Read Lost Signals Online

Authors: Josh Malerman,Damien Angelica Walters,Matthew M. Bartlett,David James Keaton,Tony Burgess,T.E. Grau

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Lost Signals (4 page)

BOOK: Lost Signals
12.56Mb size Format: txt, pdf, ePub

Eric frowned, spoke up. “Have you ever seen the Real Leeds

? In dreams, or in your thoughts

? It’s a place between here and . . . it’s where they came in through. It’s like where we live, but better . . . there are skyscrapers, and these sort of . . . community centers, let’s call them . . . and a fair that runs year-round.

(Test your strength.)

“It’s always October, Finn, always. And what they can give you . . .”

He paused. The kids all looked at him. Their eyes blazed a warning. A beatific look passed over his face.

“Ecstasy. Exaltation.

“In exchange for what

?” Finn said.

Eric shrugged. “Nothing big, I don’t think. Nothing important. Nothing you’ll miss.”

Without further ceremony, Eric hauled up his pack, nodded to the group, and walked through the line of trees into the tangled wood. Everyone stood, watching him go, until they couldn’t see nor hear him. No one spoke.

Finn tended to blather when nervous, just to break the tension, to dispel silence. He said, a little too loudly, “Guys, can I, like . . . can I get some stuff and come back and stay with you

? In Eric’s tent, maybe, or, or I could bring my own


He’d tried to modulate his voice, to avoid using a pleading tone, but it crept in nonetheless. They stayed silent, still staring into the woods as though transfixed by the last glimpse they’d seen of Eric.

The purple-haired girl spoke up. “Yes, please. Please. Why don’t you stick around

? You don’t need to go back
, maybe not ever again. We have everything you need here. Everything.” She put her hand to her chest and smiled an enigmatic smile.

Finn’s heart sped up, but he held his resolve. “I’ll come back tonight. Promise.”

She put on an exaggerated pout. “You

“I will.”

He headed back down the path that led back to the school. He walked until he guessed he’d gotten far enough from the encampment, then circled back, jogging, giving the clearing a wide berth. After a time, he found the brook and followed it through the thickening trees.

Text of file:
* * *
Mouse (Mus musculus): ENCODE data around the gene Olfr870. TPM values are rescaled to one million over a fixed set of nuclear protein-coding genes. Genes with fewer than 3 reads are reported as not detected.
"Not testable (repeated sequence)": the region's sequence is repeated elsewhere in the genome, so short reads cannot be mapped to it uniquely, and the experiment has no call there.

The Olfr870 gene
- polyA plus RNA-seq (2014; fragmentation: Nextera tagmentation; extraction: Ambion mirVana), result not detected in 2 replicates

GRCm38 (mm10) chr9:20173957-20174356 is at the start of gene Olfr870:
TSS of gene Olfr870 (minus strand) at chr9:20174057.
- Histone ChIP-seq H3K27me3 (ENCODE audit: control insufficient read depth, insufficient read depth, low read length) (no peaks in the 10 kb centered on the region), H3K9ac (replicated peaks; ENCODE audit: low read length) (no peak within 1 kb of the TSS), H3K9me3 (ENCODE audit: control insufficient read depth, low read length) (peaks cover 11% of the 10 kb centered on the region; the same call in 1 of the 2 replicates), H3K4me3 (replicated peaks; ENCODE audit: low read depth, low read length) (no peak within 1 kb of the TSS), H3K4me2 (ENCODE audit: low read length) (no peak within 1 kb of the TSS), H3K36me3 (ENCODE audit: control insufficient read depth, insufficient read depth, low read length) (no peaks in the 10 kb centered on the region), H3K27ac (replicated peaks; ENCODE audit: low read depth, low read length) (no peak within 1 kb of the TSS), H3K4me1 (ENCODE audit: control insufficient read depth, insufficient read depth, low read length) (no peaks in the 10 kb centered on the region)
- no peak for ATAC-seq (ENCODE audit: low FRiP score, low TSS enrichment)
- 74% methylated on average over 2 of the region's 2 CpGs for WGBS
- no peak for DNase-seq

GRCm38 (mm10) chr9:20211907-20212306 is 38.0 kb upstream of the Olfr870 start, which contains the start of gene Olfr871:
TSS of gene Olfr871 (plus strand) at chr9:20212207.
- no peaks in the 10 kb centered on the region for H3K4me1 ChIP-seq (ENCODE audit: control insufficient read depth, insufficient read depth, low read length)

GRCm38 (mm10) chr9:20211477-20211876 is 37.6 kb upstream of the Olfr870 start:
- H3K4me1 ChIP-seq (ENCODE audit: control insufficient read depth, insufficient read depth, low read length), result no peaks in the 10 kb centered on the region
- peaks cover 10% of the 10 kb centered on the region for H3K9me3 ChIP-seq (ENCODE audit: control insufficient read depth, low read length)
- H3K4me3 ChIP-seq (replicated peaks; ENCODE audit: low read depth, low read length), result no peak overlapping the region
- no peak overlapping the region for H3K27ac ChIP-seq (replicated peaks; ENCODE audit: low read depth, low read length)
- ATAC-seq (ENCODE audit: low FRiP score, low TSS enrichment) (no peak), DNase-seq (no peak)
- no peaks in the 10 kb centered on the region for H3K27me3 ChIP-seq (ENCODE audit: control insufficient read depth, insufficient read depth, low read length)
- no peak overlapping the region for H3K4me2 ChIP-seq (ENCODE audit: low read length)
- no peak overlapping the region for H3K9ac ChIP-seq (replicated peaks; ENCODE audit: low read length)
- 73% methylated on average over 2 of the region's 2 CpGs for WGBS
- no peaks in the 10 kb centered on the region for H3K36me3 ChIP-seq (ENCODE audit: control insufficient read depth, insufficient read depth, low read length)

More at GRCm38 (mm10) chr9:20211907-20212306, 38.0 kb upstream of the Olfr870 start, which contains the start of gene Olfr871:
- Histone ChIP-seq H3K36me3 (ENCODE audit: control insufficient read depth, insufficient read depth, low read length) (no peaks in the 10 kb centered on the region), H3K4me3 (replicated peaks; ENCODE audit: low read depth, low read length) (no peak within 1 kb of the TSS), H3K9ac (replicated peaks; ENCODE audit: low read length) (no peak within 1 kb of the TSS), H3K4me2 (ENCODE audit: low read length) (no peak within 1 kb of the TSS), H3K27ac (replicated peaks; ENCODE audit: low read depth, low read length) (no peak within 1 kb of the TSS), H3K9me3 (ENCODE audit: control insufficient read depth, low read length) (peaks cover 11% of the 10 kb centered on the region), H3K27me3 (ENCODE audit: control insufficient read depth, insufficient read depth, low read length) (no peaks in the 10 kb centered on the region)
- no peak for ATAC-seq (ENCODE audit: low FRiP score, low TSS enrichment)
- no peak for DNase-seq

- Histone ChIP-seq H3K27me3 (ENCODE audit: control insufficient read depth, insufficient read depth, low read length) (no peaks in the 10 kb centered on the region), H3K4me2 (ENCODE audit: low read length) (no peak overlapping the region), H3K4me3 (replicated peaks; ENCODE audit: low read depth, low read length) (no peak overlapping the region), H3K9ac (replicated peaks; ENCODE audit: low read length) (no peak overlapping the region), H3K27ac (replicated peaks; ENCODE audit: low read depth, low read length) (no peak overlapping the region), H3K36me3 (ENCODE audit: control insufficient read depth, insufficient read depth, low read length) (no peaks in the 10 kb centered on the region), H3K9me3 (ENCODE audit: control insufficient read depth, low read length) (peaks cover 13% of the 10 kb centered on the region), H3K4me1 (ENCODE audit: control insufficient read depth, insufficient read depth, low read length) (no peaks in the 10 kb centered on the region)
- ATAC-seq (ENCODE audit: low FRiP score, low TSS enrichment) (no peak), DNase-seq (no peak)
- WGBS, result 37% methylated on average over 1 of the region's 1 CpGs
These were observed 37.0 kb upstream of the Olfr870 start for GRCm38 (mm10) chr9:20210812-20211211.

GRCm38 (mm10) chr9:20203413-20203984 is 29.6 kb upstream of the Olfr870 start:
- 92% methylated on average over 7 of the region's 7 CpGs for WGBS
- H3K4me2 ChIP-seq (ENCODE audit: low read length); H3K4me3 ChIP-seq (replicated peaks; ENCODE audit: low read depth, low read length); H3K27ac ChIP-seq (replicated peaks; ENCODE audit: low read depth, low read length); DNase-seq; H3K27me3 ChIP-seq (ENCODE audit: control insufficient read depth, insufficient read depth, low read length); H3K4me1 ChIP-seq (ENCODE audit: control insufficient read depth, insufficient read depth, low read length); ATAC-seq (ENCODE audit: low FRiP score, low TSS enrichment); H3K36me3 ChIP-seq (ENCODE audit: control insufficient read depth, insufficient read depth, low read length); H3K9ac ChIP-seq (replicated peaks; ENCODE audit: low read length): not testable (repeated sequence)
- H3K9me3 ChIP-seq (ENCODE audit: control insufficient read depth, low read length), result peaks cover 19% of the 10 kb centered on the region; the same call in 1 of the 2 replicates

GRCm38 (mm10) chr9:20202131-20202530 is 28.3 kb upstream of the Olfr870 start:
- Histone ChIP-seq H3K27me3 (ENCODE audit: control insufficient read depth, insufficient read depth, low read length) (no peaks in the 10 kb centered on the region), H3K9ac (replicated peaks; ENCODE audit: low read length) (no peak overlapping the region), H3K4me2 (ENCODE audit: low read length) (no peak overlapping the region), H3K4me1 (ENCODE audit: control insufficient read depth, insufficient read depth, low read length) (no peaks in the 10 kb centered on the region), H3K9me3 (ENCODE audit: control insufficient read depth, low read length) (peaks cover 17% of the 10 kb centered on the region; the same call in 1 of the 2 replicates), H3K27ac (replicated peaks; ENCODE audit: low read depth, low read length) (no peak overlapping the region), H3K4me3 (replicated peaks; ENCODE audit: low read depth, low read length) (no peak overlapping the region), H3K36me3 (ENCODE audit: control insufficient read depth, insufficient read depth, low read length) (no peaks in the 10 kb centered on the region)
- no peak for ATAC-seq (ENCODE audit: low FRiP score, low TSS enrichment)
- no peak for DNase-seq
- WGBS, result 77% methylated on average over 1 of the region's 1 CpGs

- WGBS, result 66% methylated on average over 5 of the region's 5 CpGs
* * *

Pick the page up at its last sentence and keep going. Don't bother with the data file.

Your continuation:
He was nearing the hollow when he caught sight of Eric’s yellow pack. He hung back, treading carefully, avoiding twigs and pine cones as best he could so as not to be detected. Eric crested a small hillock and descended into the hollow. Finn followed, moving very slowly.

When he attained the hillock and looked over, he saw that Eric had put down his pack about a yard from the edge of the hollow, where trees tall and crowded guarded the way to the deeper, darker woods that comprised the state forest. Finn crouched down behind a deadfall that lay at the base of a tall, ungainly oak. Eric stood, stretched, and removed his jacket and shirt, folding them neatly and piling them to his left. He looked thin and vulnerable, his shoulder blades jutting like nascent wings, bracketing a serrated spine. He pulled the transistor from his pack—a different one, Finn noticed, with green plastic casing and slightly bigger than the one he’d had on the bus—and held it high above his head, aiming it into the woods. The leaves stopped rustling. The birds stopped twittering. Finn dared not breathe.

A hum, low and long, and the world shivered. The scene in front of Eric shimmied as though painted on a thin tapestry behind which unknown things slithered and twitched. Eric’s body again separated into horizontal lines. The lines moved back and forth, independent of one another, righted themselves, and it was just Eric again, thin and pale and alone, that one arm holding aloft the small transistor, red elbow jutting. And then the man stepped out from the dense wood.

He was tall, frighteningly so, at least a head taller than Eric. And broad of chest and hip. Finn thought of the time he saw a moose tromping along a quiet road in New Salem, slow, lumbering, but dangerous in its very bulk. The man was clad in cuffed and creased trousers, an immaculate white shirt held fast to his torso with suspenders the color of storm clouds. His hair gleamed black, oiled and slicked back. His eyes blazed from over an impudent nose. His thin lips, set under a neat mustache, were set in a frown, and he carried himself as though very bored, but menace lurked in the taut muscles of his neck, in the set of his jaw. He was thick-footed, claw-like nails long-neglected, clotted with mud or dried blood. He stopped just a few feet from Eric, appeared to size him up.